Shuvalov Gets Same Job on a Much Bigger Stage

In Group of Eight parlance they're called sherpas — the personal representative of a head of state tasked with setting the stage for a successful summit.

With his appointment on Monday as a first deputy prime minister, it appears Igor Shuvalov has been chosen to tackle a similar role on a much larger scale.

Since his election, President Dmitry Medvedev has repeatedly stressed his desire to promote Russia as a trustworthy international partner and a safe haven for business following the tenure of President Vladimir Putin, under whom many of Russia's largest corporations were effectively renationalized.

The decision to place an experienced technocrat with strong international connections into the coveted and high-profile position of first deputy prime minister is likely intended to convey Medvedev's seriousness about reassuring the global business community.

Although Shuvalov's role as the chairman of the interdepartmental commission for Russia's participation in the G8 is by far his most high-profile position, he arrives at his new post as one of Russia's most influential, if not well-known, figures.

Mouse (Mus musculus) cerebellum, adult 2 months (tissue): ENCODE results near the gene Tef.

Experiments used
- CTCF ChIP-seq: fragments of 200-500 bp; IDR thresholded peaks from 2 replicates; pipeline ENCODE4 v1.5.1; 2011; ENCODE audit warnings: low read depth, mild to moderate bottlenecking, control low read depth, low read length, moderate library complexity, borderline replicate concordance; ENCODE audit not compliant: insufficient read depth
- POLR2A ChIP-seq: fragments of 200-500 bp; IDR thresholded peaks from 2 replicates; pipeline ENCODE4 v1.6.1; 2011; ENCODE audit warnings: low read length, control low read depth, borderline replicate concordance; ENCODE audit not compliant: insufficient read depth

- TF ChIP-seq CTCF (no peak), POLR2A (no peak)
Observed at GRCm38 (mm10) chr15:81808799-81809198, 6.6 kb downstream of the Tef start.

Shuvalov was born on January 4, 1967, in the Magadan region, far from the Kremlin power base of St. Petersburg. Like Medvedev, he is a lawyer by profession and described by many as a steely-eyed professional with a strong pro-reform bent.

From January to September 1998, he served as deputy state property minister of Russia, where he was in charge of cooperation with financial institutions, a position he quickly left to head the Federal Property Fund. He remained in that post until May 2000, when he became the government's chief of staff.

In May 2003, he became an aide to Putin, a post he held until October of that year, when he was appointed deputy chief of staff of the presidential administration. Shuvalov returned to the post of presidential aide in March 2004, becoming one of Putin's speechwriters and chief economic advisers.

Marina Larionova, a vice rector at the elite Higher School of Economics in Moscow, stressed Shuvalov's stature on the world stage following his selection Monday.

"Mr. Shuvalov is well respected internationally," she said. "I would consider this an important signal to the international community that the new government can be trusted."

Although there is some doubt concerning the extent of Medvedev's involvement in today's appointments, analysts praised the selection of Shuvalov as sending the right signal.

"I think it has been significantly influenced by Putin, but in any case, it was a very good decision," said Katya Malofeyeva, an analyst at Renaissance Capital. "It strengthens the image of the Russian government as very pro-reform and Western friendly."